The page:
This was an action to recover the possession of two lots in the town of Murphy, Cherokee county. It appears that one Brabson liad executed a deed, conveying these lots to the defendant, Weeks, in trust, to secure the payment of certain, debts due to the firm of Thomas &Ning,- which firm was composed of J. H. King, the plaintiff’s ancestor, and W. II. Thomas, the other defendant.
J. W. King died in 1845, intestate, leaving the plaintiffs his heirs-at-law. It further appears, that in 1841, Weeks, the trustee sold the lots in pursuance of the deed in trust, and J. W. King, one of the partners, bid them off and took the title in his own name from the trustee; he did not pay any money or other consideration for the same, bnt allowed the bid to be credited as part payment on the debts due the firm, which were secured by the deed: the amount bid was less than the amount so- secured. The partnership affairs of Thomas & King bad never been settled in the life time of King-. His Honor charged the jury that where a partner in a firm purchased- real estate with the partnership effects, and took the deed to himself, the presumption of law is that the partner so purchasing-credits his ©o-partner with his part of the amount bid or paid for the property, and: charges himself with it, and is entitled to the property in bis own individual right.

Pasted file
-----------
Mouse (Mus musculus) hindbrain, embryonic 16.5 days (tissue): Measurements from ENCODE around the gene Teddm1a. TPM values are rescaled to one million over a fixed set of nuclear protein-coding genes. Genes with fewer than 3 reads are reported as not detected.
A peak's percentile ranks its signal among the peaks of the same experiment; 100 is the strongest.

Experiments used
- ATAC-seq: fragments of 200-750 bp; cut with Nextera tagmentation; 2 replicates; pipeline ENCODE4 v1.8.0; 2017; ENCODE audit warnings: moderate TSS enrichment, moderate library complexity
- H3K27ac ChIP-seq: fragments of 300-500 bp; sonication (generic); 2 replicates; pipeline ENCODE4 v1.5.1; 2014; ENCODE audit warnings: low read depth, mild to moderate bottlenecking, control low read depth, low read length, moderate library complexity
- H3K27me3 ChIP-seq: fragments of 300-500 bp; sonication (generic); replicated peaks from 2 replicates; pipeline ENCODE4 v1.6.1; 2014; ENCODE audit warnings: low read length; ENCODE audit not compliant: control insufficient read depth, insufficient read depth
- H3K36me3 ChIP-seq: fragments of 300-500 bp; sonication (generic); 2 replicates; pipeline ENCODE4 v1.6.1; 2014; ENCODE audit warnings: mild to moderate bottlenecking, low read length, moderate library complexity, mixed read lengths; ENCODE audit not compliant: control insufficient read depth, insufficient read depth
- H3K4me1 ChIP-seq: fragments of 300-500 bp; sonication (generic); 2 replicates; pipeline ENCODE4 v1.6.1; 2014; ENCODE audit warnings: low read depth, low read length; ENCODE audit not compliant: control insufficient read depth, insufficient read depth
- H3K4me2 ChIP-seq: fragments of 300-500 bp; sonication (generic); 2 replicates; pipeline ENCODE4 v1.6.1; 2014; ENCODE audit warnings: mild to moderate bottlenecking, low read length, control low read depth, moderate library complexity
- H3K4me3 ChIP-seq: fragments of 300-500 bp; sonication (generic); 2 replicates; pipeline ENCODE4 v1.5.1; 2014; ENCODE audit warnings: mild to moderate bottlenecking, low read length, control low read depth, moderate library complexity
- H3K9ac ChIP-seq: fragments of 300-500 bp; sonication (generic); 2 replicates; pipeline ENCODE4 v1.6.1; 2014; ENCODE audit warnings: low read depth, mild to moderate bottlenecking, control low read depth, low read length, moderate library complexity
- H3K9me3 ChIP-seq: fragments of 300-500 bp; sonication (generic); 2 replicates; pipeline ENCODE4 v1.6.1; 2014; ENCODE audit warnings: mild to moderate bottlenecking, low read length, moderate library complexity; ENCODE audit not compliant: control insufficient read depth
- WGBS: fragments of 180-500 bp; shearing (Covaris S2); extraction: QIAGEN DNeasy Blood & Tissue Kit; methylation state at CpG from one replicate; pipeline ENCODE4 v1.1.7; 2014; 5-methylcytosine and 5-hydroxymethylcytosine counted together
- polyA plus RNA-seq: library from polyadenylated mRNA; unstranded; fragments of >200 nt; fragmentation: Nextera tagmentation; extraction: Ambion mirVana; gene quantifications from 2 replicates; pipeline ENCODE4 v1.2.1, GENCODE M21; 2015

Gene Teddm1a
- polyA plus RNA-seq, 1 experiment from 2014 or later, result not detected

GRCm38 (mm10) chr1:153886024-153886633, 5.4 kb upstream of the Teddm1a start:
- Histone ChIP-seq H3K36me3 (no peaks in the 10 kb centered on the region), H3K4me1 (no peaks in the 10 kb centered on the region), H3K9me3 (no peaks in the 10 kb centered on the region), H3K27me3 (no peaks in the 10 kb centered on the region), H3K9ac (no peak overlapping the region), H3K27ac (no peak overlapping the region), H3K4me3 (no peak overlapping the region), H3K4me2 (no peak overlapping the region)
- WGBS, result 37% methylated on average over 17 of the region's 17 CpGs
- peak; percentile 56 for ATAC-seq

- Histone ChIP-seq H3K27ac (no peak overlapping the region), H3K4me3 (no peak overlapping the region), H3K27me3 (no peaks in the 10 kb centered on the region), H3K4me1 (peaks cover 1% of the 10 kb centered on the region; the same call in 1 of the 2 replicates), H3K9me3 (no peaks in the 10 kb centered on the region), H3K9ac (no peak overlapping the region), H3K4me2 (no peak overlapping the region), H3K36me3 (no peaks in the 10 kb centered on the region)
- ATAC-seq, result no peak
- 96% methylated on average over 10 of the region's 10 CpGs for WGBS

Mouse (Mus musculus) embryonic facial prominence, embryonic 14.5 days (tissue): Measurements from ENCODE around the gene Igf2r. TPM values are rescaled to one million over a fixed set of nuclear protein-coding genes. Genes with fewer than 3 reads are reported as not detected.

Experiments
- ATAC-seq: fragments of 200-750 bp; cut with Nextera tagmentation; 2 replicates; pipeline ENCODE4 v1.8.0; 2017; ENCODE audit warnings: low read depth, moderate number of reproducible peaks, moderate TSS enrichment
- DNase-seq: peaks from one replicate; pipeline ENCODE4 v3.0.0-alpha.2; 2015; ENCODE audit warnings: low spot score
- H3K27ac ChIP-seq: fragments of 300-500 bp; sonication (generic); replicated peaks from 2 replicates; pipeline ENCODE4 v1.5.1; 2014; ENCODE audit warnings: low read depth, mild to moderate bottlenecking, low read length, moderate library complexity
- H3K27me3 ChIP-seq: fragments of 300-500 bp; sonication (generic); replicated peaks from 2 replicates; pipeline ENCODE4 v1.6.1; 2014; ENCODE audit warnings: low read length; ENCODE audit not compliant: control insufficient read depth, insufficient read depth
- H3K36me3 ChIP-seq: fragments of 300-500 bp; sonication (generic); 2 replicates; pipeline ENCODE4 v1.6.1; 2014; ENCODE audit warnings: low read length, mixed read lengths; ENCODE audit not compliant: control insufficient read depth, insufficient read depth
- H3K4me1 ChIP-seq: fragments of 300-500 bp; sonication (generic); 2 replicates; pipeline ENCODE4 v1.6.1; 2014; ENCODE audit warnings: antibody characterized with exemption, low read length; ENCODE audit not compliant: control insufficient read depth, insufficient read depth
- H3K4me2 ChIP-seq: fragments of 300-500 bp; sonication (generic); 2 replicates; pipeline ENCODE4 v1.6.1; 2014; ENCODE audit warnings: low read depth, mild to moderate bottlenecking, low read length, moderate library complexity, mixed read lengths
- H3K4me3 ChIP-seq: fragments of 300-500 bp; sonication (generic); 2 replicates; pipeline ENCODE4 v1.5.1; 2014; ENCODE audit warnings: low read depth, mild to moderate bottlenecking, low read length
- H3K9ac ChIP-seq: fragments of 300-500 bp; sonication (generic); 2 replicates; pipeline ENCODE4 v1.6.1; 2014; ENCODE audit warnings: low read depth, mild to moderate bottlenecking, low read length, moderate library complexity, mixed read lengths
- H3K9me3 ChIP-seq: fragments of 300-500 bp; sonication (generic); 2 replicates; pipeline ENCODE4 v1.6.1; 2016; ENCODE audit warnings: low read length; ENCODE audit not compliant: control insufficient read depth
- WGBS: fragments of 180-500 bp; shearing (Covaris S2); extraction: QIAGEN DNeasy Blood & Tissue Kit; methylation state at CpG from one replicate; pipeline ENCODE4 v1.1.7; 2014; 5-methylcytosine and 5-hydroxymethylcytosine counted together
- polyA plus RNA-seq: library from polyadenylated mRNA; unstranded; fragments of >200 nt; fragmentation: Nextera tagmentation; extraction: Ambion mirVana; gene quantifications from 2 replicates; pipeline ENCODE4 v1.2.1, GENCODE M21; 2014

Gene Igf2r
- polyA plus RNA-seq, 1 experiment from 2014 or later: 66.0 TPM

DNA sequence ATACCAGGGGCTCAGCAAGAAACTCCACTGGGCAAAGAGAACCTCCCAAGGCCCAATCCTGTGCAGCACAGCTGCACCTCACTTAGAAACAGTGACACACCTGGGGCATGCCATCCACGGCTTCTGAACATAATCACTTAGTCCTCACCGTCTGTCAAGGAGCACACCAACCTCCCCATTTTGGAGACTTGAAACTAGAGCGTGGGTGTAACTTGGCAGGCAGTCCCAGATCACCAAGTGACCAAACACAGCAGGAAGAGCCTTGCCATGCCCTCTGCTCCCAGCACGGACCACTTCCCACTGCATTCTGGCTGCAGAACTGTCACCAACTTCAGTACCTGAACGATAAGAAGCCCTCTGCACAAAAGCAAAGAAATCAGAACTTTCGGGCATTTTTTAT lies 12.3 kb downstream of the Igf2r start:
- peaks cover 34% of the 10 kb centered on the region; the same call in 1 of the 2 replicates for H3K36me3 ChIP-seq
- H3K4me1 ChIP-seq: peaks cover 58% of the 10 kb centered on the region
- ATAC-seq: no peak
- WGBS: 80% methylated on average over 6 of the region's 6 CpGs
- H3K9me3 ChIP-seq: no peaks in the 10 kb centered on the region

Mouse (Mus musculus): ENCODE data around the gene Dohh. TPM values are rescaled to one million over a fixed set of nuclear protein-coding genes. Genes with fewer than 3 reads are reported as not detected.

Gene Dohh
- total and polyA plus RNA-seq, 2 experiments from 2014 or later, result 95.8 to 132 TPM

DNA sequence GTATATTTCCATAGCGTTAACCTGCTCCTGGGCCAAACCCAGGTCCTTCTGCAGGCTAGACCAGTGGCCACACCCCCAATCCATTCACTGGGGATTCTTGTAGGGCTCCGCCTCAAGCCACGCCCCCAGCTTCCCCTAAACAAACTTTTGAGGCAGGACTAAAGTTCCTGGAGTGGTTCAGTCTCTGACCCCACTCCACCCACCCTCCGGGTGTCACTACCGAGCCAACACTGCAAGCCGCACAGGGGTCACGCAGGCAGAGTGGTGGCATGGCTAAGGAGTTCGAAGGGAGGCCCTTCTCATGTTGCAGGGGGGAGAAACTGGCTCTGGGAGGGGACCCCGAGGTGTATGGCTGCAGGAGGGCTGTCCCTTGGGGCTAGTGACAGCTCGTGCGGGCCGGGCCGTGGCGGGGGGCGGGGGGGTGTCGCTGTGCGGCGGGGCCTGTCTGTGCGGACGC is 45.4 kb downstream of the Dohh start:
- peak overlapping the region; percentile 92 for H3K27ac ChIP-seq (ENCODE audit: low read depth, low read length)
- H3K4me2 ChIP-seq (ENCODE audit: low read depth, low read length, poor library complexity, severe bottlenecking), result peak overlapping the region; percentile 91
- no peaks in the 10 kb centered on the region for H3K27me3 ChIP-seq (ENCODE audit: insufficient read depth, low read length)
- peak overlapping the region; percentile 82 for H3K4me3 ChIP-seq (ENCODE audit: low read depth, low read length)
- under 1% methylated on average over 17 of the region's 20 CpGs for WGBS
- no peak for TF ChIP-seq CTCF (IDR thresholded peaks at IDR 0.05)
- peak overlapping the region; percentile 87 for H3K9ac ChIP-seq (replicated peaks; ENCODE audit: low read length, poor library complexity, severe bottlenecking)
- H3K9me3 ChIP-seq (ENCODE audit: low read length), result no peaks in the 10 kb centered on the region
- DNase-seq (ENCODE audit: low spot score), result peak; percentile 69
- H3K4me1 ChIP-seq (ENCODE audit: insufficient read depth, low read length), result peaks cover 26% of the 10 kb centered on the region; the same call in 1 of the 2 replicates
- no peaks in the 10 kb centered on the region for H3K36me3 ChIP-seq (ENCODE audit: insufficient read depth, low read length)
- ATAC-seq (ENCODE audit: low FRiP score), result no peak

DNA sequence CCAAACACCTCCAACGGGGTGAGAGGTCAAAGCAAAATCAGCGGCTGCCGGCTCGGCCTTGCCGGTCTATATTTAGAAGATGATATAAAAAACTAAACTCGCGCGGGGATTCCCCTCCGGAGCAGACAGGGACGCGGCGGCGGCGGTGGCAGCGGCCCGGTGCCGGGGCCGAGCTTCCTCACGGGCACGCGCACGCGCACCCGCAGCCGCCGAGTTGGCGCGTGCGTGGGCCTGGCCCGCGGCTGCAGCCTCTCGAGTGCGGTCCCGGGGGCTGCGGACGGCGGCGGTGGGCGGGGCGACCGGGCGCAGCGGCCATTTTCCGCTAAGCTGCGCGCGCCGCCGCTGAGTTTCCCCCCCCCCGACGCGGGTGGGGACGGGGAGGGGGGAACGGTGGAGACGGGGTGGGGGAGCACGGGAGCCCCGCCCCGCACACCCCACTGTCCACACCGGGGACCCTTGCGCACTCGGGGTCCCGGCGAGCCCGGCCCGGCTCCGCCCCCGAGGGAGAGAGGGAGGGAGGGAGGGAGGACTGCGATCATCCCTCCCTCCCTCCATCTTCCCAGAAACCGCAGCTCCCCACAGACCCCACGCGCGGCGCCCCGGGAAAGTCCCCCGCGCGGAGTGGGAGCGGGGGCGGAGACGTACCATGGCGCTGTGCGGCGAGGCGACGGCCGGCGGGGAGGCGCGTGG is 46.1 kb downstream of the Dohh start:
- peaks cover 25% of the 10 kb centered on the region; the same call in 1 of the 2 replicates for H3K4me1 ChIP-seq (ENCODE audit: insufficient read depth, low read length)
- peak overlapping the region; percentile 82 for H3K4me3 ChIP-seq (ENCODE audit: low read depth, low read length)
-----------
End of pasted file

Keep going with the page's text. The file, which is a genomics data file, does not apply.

This charge cannot be sustained. On the contrary, the rule is, where land has been purchased with partnership funds, although it be conveyed to. o>ne partner only, yet it becomes partnership property.
“ A purchase by a man in his own name, with funds in bis hands in a fiduciary capacity, creates a resulting trust in favor of those whose money is thus employed? as in case of a trustee, a partner, an agent for purchase, an executor, a guardian, the-*377committee of a lunatic, and the like.” Adams’ Eq., and notes and references to American decisions, p. 33.
There must be a venire de novo.
Per Curiam. Venire de novo.